Voelz says that when she took part in the NCAA Gender Equity Task Force to write the laws on gender equality for all collegiate sports, she received a lot of friction.

During a lunch break, the men of the group circled around her and said, “Look Chris, we need you to move the women in a different direction.”

After she didn’t budge, according to Voelz, one of them said, “Do you like Minnesota? I hope so, because you will never get another job in college athletics.”

There were four male athletic directors during Voelz’s 14-year tenure: Rick Bay (1989-91), McKinley Boston (1992-95), Mark Dienhart (1995-99) and Tom Moe (1999-02).

Voelz’s furious desire to build a new infrastructure for women’s sports led many to believe at the time she was the reason sports such as Gopher men’s baseball have been playing in the same stadium for the past 40 years.

NCAA President Mark Emmert recently held a meeting of three women, which included Voelz, to discuss paying collegiate athletes.

 “We told him these are educational institutions; you give them tutoring, great coaching, food, housing, free education, but you do not pay them,” Voelz said.

The right way

Voelz’s creativity led to innovations in such facilities as the Sports Pavilion, where she made changes in the way score was kept.

Before every game, the public address announcer would ask the audience to “look at the scoreboard on the east end of the Pavilion. There you will see the active GPA for Gopher women’s athletics,” Voelz said.

“It was the only scoreboard in the nation that had that,” Voelz said. “We kept score of the right things.”

During her 14-year tenure, the women’s athletic program saw more than 25 consecutive semesters of 3.0 GPA or higher.

Another highlight was the hiring of legendary volleyball coach Mike Hebert, one of the best coaches in Gopher history. Hebert coached Minnesota to three Final Four appearances during his 15-year tenure before retiring in December 2010.

Voelz also added women’s hockey, soccer and rowing — the 10th, 11th and 12th women’s sports at the University.

“All of those people mad about Title IX should have been thanking me,” Voelz said. “As long as we were adding sports, the men didn’t have to drop any.”

Another signature of the Voelz era was hosting seven NCAA national championships, the most famous of which was the 1995 women’s basketball Final Four.

“By that time, the NCAA had immense confidence in us,” Voelz said. “We were doing things with the women’s tournament that they hadn’t even dreamed of.”

At the time, Linda Mona and Peggy Lucas were serving as co-chairs for the 1995 Final Four under Voelz.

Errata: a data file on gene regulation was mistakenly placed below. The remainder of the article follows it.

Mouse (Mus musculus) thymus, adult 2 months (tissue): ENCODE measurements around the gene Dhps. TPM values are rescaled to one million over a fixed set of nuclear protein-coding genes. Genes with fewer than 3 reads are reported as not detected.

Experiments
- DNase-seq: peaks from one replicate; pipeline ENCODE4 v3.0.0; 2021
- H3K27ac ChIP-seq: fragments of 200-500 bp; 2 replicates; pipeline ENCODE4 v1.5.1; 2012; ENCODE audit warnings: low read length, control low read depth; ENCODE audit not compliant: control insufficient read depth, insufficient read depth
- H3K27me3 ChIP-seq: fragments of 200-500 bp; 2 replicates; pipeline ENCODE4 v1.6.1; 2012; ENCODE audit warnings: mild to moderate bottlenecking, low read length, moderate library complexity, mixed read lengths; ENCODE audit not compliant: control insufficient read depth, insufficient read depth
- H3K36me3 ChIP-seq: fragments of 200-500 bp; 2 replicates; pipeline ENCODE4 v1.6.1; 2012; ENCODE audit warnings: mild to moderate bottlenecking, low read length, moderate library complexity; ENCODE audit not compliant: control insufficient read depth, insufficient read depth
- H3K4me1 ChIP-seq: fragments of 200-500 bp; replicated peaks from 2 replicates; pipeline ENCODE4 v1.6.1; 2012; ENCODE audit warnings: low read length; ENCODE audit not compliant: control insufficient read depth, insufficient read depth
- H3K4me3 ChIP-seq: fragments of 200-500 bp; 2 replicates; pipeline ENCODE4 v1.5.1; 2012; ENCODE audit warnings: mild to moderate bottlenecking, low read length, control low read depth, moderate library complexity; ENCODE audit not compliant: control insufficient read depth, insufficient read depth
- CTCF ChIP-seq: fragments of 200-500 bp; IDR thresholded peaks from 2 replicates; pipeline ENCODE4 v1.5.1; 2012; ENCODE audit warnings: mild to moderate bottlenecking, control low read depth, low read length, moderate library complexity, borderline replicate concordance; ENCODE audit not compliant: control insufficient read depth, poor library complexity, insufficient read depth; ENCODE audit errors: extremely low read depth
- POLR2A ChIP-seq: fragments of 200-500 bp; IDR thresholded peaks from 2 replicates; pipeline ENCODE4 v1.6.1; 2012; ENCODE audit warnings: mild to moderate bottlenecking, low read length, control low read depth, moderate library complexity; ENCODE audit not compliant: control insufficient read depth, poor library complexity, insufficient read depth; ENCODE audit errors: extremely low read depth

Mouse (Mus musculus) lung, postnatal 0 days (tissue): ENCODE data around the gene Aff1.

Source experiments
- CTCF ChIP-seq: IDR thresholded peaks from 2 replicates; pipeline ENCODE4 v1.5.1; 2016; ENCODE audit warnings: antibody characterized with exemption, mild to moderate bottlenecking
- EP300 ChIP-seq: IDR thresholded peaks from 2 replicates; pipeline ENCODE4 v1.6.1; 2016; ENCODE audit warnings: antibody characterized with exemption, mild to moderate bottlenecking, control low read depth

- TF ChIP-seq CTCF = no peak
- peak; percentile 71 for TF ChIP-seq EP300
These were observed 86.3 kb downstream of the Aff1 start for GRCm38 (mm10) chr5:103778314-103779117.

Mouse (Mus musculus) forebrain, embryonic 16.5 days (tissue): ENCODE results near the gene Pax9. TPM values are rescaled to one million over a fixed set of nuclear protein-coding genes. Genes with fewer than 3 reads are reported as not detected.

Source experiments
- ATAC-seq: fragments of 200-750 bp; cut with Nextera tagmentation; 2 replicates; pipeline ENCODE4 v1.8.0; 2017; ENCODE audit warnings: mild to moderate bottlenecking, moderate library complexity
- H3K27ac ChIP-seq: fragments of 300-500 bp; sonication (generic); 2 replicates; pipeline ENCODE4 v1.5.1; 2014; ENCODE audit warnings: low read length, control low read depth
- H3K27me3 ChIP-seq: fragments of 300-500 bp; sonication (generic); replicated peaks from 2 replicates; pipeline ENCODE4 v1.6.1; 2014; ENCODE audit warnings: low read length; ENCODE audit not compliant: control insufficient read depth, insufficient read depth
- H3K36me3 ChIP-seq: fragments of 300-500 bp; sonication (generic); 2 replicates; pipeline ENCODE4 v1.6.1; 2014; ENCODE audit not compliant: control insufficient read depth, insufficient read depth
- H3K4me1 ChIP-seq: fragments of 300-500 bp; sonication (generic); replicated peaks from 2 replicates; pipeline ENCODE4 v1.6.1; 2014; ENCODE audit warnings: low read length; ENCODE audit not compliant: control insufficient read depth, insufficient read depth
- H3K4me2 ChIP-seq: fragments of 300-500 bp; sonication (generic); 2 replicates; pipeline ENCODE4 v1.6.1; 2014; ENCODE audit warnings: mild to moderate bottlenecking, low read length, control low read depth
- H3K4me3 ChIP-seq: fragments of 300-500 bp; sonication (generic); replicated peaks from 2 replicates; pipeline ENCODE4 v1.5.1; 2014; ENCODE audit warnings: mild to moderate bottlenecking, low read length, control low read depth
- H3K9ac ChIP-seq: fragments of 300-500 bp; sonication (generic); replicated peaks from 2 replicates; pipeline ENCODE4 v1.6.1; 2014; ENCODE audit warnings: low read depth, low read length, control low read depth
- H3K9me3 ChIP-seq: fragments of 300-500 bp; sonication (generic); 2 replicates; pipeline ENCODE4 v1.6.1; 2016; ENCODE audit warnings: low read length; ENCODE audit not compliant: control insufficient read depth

“Chris built a phenomenal dynasty for women’s sports in Minnesota,” long-time friend and coworker Mona said. “I say Minnesota because she affected high schools and other colleges. She changed the way people thought of women’s athletics.”

In 1999, years before Voelz left Minnesota, the Star Tribune listed her as No. 22 on a list of Minnesota’s 100 most important sports figures of the century — a list that included men and women, players and coaches alike.

Voelz made it a point to surround herself with advisers who were not only as driven as she was, but as qualified.

“Chris knew how to align herself with the right people,” Lucas said. “Besides some of the greatest female leaders in the Twin Cities, she worked with a lot of men who wanted to see women’s athletics prosper.”

When the Gopher women’s hockey team began in 1997, Voelz did not want to just add another sport.

“We wanted to do it the right way,” Voelz said. “Nike gave us a better deal than the men’s hockey team on apparel and equipment, because here they saw Herb Brooks and Rob Ridder were on my advisory group.”

In 2002, when University President Mark Yudof announced that the men’s and women’s athletic departments would be merging due to budget problems, Voelz rallied with her closest advisory group, nicknamed “the posse,” to prevent it.

“We were sort of her ‘kitchen’ cabinet,” Mona said jokingly. “We worked night and day to present to the Board of Regents against merging.”

But the trend was against them. Minnesota was one of only five schools in the nation that had separate athletic departments.

“There may have been a time [to merge],” Voelz said. “But that was not the right time … considering the uncertainties in the men’s department and the solid place the women were in.”

After months of campaigning, Voelz conceded and decided, along with then-men’s athletic director Tom Moe, to not apply for the new position.

“It was not to be,” Voelz said. “It was two presidents later, and I had very little institutional memory. At that point, the entire program needed a fresh start.”

Now, Voelz continues to play a role in collegiate athletics from afar. She owns and operates her own athletic consulting firm and works with the Women’s Sports Foundation as their Leadership Gifts Officer.

“I’m most proud of the fact that we had scholar athletes,” Voelz said. “We had a culture where the young woman was valued. There were outstanding women who became tremendous leaders because they did not have to be number two.”